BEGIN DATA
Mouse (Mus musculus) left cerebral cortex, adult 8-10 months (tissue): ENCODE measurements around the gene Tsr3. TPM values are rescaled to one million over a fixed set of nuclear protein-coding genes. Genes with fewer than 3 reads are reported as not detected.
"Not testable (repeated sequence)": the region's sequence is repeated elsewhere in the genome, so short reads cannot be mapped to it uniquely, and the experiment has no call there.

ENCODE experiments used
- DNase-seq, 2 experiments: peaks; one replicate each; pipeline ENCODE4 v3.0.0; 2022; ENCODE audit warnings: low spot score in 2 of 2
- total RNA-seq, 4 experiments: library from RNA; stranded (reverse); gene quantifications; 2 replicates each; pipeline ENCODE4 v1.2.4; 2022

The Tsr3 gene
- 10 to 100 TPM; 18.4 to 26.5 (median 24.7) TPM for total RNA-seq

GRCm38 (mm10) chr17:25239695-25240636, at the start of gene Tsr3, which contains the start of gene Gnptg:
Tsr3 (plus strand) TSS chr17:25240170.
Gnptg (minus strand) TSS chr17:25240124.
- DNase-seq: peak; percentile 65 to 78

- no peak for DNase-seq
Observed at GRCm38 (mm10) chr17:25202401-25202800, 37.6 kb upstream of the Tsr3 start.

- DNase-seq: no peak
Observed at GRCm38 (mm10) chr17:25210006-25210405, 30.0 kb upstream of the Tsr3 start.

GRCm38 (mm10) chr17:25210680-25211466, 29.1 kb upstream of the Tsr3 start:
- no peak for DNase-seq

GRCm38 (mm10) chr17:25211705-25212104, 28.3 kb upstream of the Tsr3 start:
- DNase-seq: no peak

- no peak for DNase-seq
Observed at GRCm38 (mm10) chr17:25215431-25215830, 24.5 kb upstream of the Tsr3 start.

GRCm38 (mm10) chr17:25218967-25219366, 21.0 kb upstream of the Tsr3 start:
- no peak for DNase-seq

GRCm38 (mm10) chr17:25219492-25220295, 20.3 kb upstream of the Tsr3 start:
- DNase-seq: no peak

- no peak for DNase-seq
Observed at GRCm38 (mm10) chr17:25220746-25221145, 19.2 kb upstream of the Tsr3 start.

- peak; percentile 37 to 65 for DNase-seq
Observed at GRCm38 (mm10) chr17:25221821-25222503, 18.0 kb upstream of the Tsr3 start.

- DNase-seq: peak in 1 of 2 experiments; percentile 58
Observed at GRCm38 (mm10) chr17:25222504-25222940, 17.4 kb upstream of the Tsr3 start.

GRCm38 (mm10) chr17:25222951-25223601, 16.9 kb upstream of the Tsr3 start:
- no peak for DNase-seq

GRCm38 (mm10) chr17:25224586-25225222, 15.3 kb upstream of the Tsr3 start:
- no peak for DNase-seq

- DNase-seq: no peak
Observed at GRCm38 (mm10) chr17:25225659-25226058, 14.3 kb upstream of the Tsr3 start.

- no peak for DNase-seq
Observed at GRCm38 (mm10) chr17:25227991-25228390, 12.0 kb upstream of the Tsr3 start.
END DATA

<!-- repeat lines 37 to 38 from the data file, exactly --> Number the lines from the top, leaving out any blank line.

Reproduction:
Observed at GRCm38 (mm10) chr17:25225659-25226058, 14.3 kb upstream of the Tsr3 start.

- no peak for DNase-seq